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What’s the difference between a T-Note, T-Bond, and TIPS?

Transcript of video below.

Treasury notes (T-Notes) pay interest every six months and are issued with maturities of two to 10 years, in denominations of $100 to $5,000,000, while Treasury bonds (T-Bonds) have the longest maturity of government securities. They pay interest every six months, like T-Notes, and are currently issued with a maturity of 30 years. Treasury inflation-protected securities (TIPS) are inflation-indexed bonds issued by the U.S. Treasury

Let’s Try a Practice Question

A U.S. Treasury security pays fixed coupon interest every six months and has an original maturity of 5 years. It is a:

  1. T-Note
  2. TIPS
  3. T-Bond
  4. T-Bill

T-Notes are issued with maturities two to 10 years, so that’s answer ‘A.’ What about TIPS? We talked about this. You want to fight inflation. You have the same power to do every coupon. There’s a word. Yes, the same purchasing power. Let’s say it’s a 3% TIP. So a 3% TIP pays semi-annual interest of how much? Just like a 3% bond,$15 semi-annually, because 3% of 1,000 equals 30. Split in half, two payments.

How Does a TIP Work?

In an inflationary period, what used to cost $15, now cost how much? Somebody give me an example. What costs about 15 bucks? That doesn’t cost up to $30. That would be crazy bananas inflation. What costs 15 bucks? A CD? Do you people still buy CDs? A roll of sushi, your sushi roll. You’re in a major city. You’re in a good restaurant. So your sushi roll costs 15 bucks. You bought dinner for the family; your sushi roll costs 15 bucks. Six months later, how much does that same sushi roll cost? 16 bucks. And the TIP now pays you how much? 16 bucks. So are you better off? Are you worse off? Are you the same? You are the same. You have maintained your purchasing power.

Let’s say now that the sushi roll drops at $13. How much is the TIP going to pay you now? It’s only $13, because you’re in a deflationary environment. And are you better off, worse off or you are the same? You’re the same. That’s the TIP story. We the government, are going take the inflation risk off you. You’re not going to be able to buy more stuff. You’re still getting 15 bucks, but we’re going to adjust it so you can buy $15 worth of stuff in the future.

How Does a T-Bond Work?

Give me the T-Bond, long or short? It’s a long bond, up to 30 years. Credit risk, yes or no? Credit risk, risk of default. Who issues the T-Bond? So is this super safe? Who knows the risk that we’ve got here? What’s the risk that you have to be careful about here? How long are you in the game for here? 30 years. You’ve got your interest rate risk. Who could fill in my blanks here? The “what” of the bonds are going to move up and down as “what” changes? Give me both words. The price of the bond is going to move up and down as the interest rates change. Which will only be an issue if I what? Sell the bond. What’s my coupon stay? Flat. Anybody know what’s the 30-year note paying right now? Anybody know? Zero? It’s not quite zero. The 30-year yield curve, right from the Treasury, it’s paying one and a half.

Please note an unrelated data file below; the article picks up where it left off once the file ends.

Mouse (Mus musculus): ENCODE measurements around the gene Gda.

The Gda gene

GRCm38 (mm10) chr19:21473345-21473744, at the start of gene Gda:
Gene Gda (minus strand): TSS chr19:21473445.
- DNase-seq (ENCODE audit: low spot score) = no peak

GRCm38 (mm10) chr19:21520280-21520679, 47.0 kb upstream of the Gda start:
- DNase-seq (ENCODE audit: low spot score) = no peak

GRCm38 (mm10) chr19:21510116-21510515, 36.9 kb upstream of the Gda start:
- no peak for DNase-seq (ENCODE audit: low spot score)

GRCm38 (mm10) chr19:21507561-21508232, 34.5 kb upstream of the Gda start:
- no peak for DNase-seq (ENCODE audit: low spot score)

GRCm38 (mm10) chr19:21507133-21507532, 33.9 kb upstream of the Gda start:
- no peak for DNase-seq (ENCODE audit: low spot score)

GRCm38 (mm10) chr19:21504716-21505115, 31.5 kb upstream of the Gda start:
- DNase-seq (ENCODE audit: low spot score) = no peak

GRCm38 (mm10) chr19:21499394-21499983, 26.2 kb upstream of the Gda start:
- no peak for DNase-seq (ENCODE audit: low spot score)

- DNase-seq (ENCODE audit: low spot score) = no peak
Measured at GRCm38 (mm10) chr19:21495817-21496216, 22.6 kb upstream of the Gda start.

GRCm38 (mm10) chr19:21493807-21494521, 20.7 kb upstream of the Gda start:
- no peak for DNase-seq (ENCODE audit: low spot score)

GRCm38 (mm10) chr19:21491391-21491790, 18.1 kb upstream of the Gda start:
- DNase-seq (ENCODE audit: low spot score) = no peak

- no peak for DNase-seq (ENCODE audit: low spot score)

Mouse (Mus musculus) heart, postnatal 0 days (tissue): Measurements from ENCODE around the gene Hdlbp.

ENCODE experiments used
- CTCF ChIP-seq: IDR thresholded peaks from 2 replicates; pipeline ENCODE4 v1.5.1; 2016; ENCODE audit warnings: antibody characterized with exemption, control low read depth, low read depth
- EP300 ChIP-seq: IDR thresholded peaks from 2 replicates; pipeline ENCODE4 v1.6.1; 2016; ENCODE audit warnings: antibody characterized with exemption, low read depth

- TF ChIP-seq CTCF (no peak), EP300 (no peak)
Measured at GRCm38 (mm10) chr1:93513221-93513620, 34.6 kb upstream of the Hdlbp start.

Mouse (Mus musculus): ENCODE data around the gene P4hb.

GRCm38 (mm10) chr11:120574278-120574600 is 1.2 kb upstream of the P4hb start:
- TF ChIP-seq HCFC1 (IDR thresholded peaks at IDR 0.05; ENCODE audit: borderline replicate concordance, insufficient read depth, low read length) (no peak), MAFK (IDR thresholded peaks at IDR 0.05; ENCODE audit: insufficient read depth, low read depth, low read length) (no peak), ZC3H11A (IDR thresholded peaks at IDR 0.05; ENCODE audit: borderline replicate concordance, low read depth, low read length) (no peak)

“The price of a bond is going to move up and down as the interest rates change.”

How much are you getting? How much are you getting a period here? It’s paying 1.5%. Your semi-annual coupon is $7.50. So that sushi roll that cost you 15 bucks in 2020, you can buy after you hold the T-Bond for one year. It’s now 2040. It’s 20 years from now. As a general matter, what’s that sushi roll cost? What’s that sushi roll going cost in 20 years? Only 18 bucks. Anyone else? 20 bucks. 25 bucks. So who knows? It’s going to cost $22.50, 20 years from now, that same sushi roll. How much interest are you getting in 2040? How much interest are you getting on the bond you bought today? How much cash in the coupons? You’re not getting $22.50. How much cash are you going to get in 2040, for the year? The same $15. Can you buy a sushi roll anymore? You can’t even buy one sushi roll anymore.

Dave's mission (and job: Managing Director of Course Design) is to make FINRA exam training engaging, approachable, and dare he even say, enjoyable. Having trained and coached over ten thousand students to exam success he knows how to present complex subjects in memorable and understandable ways. Prior to joining Knopman Marks in 2011, Dave practiced bankruptcy law at Weil, Gotshal & Manages and served as a law clerk in a the Southern District of New York Bankruptcy Court working on the General Motors and Lehman Brothers bankruptcies. Building on his legal expertise and training allows him to keep all our courses updated with the latest legislative and rule-making changes. Dave currently trains for the Securities Industry Essentials (SIE) exam and the Top-Off Series 6, 7, 24, 57, 63, 65, 66, 79, 86, 87, and 99 exams. He also delivers executive one-on-one training and shares his passion for learning outside of work as a ski instructor and yoga teacher. Dave graduated magna cum laude from Fordham Law School, and cum laude with a BA from the University of Pennsylvania.